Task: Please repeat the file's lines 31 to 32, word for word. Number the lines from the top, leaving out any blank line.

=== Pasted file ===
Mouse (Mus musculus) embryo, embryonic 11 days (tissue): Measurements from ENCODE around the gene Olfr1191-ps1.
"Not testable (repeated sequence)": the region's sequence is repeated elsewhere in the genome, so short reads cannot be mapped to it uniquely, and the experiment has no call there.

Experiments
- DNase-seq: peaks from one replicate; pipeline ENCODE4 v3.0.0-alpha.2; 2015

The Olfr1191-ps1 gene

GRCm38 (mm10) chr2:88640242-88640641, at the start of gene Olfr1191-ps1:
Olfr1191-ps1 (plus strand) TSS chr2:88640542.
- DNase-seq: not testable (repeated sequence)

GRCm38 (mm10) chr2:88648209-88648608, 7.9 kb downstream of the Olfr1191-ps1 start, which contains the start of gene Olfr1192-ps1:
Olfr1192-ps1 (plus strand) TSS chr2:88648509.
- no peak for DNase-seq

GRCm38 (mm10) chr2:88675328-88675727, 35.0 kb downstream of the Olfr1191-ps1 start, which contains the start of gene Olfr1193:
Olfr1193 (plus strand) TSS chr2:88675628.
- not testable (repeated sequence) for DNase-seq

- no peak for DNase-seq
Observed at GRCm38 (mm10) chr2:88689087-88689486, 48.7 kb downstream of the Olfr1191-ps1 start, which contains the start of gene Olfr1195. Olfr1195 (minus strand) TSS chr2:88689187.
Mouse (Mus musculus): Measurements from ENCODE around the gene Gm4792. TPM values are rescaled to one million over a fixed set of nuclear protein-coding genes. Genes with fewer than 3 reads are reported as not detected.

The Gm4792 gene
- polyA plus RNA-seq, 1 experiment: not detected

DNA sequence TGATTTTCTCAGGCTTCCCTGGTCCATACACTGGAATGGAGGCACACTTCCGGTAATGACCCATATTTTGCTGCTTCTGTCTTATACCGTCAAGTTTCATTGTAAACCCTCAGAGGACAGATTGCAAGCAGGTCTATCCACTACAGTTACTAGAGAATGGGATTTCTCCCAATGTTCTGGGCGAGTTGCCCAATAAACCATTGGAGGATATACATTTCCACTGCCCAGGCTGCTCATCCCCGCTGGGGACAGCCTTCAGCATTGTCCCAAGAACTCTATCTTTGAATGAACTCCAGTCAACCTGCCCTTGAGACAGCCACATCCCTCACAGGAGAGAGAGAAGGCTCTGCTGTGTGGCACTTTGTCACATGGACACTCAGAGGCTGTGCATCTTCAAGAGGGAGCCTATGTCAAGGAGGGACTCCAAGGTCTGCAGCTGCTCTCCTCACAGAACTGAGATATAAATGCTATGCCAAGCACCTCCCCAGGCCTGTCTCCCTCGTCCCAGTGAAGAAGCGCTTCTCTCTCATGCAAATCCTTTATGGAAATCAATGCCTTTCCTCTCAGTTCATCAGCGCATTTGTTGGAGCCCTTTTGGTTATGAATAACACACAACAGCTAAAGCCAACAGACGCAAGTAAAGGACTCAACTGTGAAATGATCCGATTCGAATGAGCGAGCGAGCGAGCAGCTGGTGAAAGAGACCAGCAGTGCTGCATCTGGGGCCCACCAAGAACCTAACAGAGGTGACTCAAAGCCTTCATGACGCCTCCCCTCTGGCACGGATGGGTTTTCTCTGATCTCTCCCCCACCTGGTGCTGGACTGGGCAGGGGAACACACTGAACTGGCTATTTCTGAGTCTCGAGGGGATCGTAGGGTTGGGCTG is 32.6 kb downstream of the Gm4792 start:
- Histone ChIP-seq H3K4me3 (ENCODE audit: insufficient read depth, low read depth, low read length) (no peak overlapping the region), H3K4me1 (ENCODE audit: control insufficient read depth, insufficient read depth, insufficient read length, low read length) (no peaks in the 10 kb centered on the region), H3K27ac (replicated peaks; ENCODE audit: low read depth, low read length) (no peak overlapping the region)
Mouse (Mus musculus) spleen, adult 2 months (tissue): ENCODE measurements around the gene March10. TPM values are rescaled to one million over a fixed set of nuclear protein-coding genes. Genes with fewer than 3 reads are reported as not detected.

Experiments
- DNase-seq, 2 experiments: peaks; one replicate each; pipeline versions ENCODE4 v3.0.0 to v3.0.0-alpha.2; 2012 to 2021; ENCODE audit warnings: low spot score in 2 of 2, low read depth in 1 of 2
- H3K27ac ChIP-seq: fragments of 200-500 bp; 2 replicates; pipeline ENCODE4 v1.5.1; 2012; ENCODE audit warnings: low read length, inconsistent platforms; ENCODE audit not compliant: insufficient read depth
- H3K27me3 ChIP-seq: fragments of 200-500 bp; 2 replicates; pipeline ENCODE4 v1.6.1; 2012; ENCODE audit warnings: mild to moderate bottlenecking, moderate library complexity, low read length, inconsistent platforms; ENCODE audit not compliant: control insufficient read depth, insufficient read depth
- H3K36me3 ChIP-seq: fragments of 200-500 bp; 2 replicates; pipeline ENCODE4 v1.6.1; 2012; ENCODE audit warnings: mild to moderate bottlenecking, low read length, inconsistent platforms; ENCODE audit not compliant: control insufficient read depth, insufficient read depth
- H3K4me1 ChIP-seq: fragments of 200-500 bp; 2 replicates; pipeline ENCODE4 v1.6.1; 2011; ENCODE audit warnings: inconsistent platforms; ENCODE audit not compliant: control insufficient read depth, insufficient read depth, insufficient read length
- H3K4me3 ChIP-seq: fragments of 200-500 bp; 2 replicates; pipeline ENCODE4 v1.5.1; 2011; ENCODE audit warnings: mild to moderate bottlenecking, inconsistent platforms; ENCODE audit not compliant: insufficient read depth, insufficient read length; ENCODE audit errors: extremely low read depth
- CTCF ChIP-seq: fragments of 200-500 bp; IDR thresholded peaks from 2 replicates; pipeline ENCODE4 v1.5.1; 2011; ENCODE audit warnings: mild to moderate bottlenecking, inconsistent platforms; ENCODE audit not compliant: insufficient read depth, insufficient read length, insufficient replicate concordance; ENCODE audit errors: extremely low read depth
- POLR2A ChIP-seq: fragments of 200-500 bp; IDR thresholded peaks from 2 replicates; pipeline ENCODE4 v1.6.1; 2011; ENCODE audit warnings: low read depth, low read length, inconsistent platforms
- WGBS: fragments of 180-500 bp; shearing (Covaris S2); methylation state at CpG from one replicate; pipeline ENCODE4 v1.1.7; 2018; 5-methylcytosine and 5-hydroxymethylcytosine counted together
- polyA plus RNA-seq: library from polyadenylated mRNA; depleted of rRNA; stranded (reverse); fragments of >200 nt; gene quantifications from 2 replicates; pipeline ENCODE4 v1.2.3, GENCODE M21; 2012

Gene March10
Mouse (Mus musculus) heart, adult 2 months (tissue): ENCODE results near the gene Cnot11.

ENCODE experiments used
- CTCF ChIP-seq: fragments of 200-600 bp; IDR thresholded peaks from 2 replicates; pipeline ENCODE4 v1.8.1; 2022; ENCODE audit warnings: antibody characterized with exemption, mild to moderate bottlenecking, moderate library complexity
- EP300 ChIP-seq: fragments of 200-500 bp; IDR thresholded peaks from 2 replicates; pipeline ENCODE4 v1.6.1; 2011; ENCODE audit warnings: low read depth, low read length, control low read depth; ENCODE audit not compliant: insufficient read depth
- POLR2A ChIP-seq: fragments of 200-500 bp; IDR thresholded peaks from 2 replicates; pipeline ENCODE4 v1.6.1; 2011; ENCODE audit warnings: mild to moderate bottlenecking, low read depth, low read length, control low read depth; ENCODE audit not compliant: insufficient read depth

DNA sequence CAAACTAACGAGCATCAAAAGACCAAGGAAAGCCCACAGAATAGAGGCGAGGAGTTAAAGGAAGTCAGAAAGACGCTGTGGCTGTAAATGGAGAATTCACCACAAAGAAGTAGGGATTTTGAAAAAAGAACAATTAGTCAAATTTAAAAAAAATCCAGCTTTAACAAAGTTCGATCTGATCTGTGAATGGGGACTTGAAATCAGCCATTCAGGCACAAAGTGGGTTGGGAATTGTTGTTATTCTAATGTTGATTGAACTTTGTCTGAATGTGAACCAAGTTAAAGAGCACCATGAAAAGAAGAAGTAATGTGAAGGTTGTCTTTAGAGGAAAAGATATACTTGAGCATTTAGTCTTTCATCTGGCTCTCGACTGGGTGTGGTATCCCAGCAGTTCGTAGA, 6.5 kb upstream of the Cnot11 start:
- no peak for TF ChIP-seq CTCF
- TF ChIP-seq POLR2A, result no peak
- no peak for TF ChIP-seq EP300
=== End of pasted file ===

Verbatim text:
- POLR2A ChIP-seq: fragments of 200-500 bp; IDR thresholded peaks from 2 replicates; pipeline ENCODE4 v1.6.1; 2011; ENCODE audit warnings: low read depth, low read length, inconsistent platforms
- WGBS: fragments of 180-500 bp; shearing (Covaris S2); methylation state at CpG from one replicate; pipeline ENCODE4 v1.1.7; 2018; 5-methylcytosine and 5-hydroxymethylcytosine counted together